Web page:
Redistricting is not expected to change the partisan balance of Congress

They conclude that Utah did not experience a partisan gerrymander of its US House seats.

In a painstaking state-by-state analysis of all 435 U.S. House seats, some sharp political scientists predict that the 2011 redistricting round will have no net effect on the partisan balance of the 2013-2014 U.S. House. That doesn’t mean some states didn’t see a Republican or Democratic gerrymander; it just means that the Republican and Democratic gerrymanders cancel each other out on the national scale.

But here’s the Utah angle: They conclude that Utah did not experience a partisan gerrymander of its US House seats. Details here. (Edit: link fixed. Also a note: The post I’m linking to isn’t about Utah specifically. It’s about all 50 states. But look in the charts to see where Utah is.)

If you want to read a lot more about Utah’s 2011 redistricting, start here or maybe here.

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About Adam Brown

Adam Brown is an assistant professor of political science at Brigham Young University and a research fellow with the Center for the Study of Elections and Democracy. You can learn more about him at his website.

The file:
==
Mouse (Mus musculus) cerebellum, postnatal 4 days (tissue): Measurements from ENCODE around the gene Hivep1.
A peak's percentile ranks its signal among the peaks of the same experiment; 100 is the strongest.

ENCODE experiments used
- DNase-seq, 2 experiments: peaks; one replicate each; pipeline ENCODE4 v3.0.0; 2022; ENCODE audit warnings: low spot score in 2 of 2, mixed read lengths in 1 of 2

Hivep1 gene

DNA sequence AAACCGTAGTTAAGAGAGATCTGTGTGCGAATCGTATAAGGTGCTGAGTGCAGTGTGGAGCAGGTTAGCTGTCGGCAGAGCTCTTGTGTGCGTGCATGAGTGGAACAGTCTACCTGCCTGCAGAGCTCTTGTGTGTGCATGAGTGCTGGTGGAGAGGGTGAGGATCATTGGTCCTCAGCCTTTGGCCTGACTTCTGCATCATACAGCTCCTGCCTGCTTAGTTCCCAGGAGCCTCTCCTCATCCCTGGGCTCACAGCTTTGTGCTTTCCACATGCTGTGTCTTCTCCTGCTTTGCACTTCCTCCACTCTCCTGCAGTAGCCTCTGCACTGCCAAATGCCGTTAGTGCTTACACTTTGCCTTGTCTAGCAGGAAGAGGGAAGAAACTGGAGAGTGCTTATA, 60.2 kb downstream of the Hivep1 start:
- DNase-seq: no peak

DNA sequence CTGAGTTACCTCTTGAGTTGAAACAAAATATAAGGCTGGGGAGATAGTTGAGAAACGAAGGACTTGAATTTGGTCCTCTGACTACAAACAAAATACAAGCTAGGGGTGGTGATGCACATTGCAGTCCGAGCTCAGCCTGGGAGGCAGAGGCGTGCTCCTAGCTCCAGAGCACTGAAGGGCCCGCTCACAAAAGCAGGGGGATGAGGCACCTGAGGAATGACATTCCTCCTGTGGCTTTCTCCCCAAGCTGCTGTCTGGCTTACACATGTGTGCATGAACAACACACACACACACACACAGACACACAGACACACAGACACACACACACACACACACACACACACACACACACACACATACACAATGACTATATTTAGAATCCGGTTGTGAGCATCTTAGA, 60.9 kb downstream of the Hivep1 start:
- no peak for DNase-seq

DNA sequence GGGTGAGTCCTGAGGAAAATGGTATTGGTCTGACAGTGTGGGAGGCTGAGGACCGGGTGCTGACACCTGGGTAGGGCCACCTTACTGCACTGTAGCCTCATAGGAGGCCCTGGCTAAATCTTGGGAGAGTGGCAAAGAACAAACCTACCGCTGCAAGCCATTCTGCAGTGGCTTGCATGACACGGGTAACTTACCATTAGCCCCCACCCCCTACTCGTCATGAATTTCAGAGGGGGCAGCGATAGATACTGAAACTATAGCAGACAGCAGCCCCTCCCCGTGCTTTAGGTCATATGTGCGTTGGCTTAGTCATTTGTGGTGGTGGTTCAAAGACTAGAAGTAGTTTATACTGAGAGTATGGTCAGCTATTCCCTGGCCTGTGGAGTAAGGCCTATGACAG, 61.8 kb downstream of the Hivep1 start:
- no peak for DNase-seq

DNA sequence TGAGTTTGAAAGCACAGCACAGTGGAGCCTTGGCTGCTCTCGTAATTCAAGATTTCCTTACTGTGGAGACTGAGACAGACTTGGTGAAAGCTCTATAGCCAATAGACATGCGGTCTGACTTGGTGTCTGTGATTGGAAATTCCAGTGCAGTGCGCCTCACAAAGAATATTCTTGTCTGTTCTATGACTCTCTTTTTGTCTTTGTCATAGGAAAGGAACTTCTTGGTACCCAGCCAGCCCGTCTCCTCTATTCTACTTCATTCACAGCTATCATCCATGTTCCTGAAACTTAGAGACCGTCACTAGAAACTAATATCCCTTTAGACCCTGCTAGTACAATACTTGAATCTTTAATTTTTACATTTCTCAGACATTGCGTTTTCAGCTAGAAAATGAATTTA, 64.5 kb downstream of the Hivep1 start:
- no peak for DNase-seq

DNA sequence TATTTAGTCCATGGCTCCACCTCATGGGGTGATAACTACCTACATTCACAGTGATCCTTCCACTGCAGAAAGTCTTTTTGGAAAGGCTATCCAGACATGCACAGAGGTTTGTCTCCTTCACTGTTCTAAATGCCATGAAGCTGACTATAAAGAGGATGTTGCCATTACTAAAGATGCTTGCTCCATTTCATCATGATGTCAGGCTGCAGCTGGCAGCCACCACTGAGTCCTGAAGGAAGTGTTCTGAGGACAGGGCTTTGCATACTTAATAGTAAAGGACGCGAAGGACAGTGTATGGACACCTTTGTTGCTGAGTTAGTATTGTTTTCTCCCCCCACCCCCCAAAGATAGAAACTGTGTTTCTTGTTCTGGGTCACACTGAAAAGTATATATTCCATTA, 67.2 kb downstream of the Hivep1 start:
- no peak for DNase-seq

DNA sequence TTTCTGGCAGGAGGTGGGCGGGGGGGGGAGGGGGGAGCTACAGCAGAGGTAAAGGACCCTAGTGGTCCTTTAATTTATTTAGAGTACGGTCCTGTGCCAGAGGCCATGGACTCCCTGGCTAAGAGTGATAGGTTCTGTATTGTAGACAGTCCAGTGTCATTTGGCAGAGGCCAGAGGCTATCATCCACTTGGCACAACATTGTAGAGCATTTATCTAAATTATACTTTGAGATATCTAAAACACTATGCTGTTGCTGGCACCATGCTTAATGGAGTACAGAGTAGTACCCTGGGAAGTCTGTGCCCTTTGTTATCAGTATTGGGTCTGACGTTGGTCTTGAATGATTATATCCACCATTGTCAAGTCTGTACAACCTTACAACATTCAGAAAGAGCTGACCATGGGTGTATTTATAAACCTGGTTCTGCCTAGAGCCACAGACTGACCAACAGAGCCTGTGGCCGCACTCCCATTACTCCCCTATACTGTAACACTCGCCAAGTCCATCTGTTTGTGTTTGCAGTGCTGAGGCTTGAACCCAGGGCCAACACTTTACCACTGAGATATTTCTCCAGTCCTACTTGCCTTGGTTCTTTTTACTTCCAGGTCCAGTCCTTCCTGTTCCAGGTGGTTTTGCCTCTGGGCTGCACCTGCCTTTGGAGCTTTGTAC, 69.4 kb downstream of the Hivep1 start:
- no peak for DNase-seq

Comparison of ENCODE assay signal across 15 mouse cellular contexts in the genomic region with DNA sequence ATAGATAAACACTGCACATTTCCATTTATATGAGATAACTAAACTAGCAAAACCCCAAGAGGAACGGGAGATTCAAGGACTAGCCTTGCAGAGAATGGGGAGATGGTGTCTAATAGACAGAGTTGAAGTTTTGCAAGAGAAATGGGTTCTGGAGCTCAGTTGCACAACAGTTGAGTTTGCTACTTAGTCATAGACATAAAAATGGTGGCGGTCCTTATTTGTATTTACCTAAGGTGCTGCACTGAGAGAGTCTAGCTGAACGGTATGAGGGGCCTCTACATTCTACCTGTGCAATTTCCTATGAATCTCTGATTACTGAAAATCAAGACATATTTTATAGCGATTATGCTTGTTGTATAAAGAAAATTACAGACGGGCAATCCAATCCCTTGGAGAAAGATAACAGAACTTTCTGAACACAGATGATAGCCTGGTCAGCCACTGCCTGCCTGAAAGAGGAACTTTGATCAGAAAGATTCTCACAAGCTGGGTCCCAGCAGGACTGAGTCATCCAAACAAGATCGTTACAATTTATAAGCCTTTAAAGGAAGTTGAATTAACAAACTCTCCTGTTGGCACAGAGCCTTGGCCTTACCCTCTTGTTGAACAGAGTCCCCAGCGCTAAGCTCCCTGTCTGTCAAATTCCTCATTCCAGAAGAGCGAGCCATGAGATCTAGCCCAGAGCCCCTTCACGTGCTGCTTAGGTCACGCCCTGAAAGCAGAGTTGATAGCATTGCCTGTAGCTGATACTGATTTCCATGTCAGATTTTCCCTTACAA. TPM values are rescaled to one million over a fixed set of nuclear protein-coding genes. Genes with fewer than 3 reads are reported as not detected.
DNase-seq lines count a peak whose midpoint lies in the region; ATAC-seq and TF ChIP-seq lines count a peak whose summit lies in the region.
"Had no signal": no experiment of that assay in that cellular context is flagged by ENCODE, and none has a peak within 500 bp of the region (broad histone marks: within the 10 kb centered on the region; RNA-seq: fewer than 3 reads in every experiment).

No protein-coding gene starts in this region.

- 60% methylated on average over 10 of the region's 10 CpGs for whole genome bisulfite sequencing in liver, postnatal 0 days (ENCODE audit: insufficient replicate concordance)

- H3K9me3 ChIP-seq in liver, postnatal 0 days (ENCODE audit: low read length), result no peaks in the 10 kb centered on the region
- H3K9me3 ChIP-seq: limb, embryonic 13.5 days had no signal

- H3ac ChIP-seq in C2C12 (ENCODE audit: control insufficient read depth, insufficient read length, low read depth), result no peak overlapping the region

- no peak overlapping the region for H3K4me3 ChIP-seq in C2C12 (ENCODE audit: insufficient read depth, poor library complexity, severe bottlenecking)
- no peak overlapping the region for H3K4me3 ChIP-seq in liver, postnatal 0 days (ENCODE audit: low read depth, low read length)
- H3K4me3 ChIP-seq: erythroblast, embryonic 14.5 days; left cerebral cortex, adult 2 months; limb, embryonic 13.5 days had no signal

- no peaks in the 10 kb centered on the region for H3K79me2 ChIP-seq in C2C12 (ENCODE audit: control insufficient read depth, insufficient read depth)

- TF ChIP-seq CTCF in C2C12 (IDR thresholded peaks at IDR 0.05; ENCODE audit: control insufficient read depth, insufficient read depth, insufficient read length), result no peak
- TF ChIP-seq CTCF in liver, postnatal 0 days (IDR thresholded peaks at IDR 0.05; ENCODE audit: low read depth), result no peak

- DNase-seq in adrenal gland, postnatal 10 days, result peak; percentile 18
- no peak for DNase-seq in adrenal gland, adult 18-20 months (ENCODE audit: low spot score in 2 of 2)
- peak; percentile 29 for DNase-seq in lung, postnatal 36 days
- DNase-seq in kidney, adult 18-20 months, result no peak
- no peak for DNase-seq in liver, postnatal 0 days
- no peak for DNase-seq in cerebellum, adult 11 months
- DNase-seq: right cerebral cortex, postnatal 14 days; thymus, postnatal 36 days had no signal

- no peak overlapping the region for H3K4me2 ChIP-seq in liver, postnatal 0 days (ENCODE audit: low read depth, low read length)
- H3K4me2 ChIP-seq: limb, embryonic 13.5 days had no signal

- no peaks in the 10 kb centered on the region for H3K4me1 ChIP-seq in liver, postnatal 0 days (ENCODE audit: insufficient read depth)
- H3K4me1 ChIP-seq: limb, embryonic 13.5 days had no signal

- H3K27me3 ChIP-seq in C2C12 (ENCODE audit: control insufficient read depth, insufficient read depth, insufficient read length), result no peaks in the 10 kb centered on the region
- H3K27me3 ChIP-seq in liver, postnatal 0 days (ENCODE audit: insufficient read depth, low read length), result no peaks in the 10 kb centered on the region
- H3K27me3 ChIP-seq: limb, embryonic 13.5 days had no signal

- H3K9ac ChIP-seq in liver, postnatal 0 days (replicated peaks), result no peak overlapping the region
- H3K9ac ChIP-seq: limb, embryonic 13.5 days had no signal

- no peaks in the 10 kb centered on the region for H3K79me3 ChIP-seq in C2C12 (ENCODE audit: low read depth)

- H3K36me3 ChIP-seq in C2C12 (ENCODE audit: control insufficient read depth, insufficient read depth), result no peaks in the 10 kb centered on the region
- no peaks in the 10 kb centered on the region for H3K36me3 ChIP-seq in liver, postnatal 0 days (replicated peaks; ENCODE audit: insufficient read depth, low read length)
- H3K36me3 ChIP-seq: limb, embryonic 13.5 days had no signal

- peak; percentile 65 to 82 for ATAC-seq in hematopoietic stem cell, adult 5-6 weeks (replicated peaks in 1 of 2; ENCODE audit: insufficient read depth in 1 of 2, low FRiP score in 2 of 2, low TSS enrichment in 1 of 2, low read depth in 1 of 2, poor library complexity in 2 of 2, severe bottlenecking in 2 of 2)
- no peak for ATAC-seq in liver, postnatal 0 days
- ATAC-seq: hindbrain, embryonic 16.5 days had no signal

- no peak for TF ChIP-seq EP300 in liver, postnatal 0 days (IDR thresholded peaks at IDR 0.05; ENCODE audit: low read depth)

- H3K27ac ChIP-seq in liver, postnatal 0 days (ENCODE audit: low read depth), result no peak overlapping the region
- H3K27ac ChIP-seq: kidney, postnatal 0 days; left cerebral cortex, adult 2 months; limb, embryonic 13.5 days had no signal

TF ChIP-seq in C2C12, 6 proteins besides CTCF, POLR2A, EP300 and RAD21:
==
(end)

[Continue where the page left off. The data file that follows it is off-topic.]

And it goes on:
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3 Responses to Redistricting is not expected to change the partisan balance of Congress

  1. Brendan says:

    The link seems wrong. I think it should go to http://themonkeycage.org/blog/2012/09/28/the-2011-house-redistricting-state-by-state/

    I also think that since they only considered impact to D numbers (especially important in the re-apportionment analysis) and the final paragraph they say they did not look at individual races, just overall impact in the congressional balance, your statement that “They conclude that Utah did not experience a partisan gerrymander of its US House seats.” is wrong. I doubt the original author would stand by that statement.

    • Adam Brown says:

      Yes, the link is fixed.

      To make tables and figures easier, it’s standard in political science to put only one party on the graph, with the other implied. So a gain for D is a loss for R and vice versa. You can’t study Democratic gains/losses without studying Republican gains/losses too. You can feel free to check with the author if you wish, but I would be floored if they didn’t consider R numbers too. The chart is just a simplification. (I would lose massive respect for the author of that analysis otherwise.)

  2. Brendan says:

    Thanks for the update but I still think it is wrong to say “They conclude that Utah did not experience a partisan gerrymander of its US House seats”

    I think that the only thing you could say is that they “conclude” is that redistricting in Utah is not likely to cause a net change in the number of Democratic house members from the state.

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